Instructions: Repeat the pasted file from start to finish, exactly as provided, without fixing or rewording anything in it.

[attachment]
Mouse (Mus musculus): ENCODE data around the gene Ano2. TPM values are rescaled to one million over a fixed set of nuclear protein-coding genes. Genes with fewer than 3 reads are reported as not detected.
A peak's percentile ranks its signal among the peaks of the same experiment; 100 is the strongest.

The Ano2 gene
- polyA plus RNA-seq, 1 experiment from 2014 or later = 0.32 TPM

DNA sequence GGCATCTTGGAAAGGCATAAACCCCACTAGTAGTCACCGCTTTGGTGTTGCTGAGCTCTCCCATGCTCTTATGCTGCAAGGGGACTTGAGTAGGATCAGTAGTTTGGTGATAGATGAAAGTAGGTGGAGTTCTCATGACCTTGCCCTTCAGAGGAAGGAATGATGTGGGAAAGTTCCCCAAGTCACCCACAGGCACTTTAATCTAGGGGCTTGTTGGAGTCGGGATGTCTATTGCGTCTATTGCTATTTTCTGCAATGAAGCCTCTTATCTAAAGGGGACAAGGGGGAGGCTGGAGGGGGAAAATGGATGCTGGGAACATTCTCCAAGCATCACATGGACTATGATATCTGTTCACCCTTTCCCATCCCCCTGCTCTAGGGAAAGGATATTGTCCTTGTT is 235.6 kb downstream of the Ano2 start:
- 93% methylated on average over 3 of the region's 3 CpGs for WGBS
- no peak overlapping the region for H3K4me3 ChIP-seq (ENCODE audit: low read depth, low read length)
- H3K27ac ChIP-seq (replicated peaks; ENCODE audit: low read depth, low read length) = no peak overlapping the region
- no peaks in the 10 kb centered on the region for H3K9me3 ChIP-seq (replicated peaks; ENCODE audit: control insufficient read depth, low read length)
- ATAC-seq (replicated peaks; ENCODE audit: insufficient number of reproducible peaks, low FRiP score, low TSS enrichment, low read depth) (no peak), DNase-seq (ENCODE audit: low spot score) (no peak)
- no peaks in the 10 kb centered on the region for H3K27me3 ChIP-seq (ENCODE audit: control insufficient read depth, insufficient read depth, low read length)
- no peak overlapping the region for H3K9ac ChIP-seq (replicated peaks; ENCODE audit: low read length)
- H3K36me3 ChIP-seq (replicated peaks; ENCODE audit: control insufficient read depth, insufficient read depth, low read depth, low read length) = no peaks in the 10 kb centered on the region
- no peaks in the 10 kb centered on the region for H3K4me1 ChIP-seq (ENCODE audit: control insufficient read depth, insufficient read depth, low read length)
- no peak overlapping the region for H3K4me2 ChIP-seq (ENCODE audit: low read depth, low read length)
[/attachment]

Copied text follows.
Mouse (Mus musculus): ENCODE data around the gene Ano2. TPM values are rescaled to one million over a fixed set of nuclear protein-coding genes. Genes with fewer than 3 reads are reported as not detected.
A peak's percentile ranks its signal among the peaks of the same experiment; 100 is the strongest.

The Ano2 gene
- polyA plus RNA-seq, 1 experiment from 2014 or later = 0.32 TPM

DNA sequence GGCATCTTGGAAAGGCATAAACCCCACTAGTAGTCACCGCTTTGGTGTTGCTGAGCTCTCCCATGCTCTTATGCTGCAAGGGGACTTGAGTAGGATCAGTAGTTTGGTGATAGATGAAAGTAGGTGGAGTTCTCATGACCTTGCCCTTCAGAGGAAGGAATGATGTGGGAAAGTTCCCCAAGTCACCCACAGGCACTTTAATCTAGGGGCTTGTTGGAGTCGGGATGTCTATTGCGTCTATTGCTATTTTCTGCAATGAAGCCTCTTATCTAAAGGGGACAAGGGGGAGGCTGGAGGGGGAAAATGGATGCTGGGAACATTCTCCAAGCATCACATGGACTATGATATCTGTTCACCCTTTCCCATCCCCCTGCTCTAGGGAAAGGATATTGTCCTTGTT is 235.6 kb downstream of the Ano2 start:
- 93% methylated on average over 3 of the region's 3 CpGs for WGBS
- no peak overlapping the region for H3K4me3 ChIP-seq (ENCODE audit: low read depth, low read length)
- H3K27ac ChIP-seq (replicated peaks; ENCODE audit: low read depth, low read length) = no peak overlapping the region
- no peaks in the 10 kb centered on the region for H3K9me3 ChIP-seq (replicated peaks; ENCODE audit: control insufficient read depth, low read length)
- ATAC-seq (replicated peaks; ENCODE audit: insufficient number of reproducible peaks, low FRiP score, low TSS enrichment, low read depth) (no peak), DNase-seq (ENCODE audit: low spot score) (no peak)
- no peaks in the 10 kb centered on the region for H3K27me3 ChIP-seq (ENCODE audit: control insufficient read depth, insufficient read depth, low read length)
- no peak overlapping the region for H3K9ac ChIP-seq (replicated peaks; ENCODE audit: low read length)
- H3K36me3 ChIP-seq (replicated peaks; ENCODE audit: control insufficient read depth, insufficient read depth, low read depth, low read length) = no peaks in the 10 kb centered on the region
- no peaks in the 10 kb centered on the region for H3K4me1 ChIP-seq (ENCODE audit: control insufficient read depth, insufficient read depth, low read length)
- no peak overlapping the region for H3K4me2 ChIP-seq (ENCODE audit: low read depth, low read length)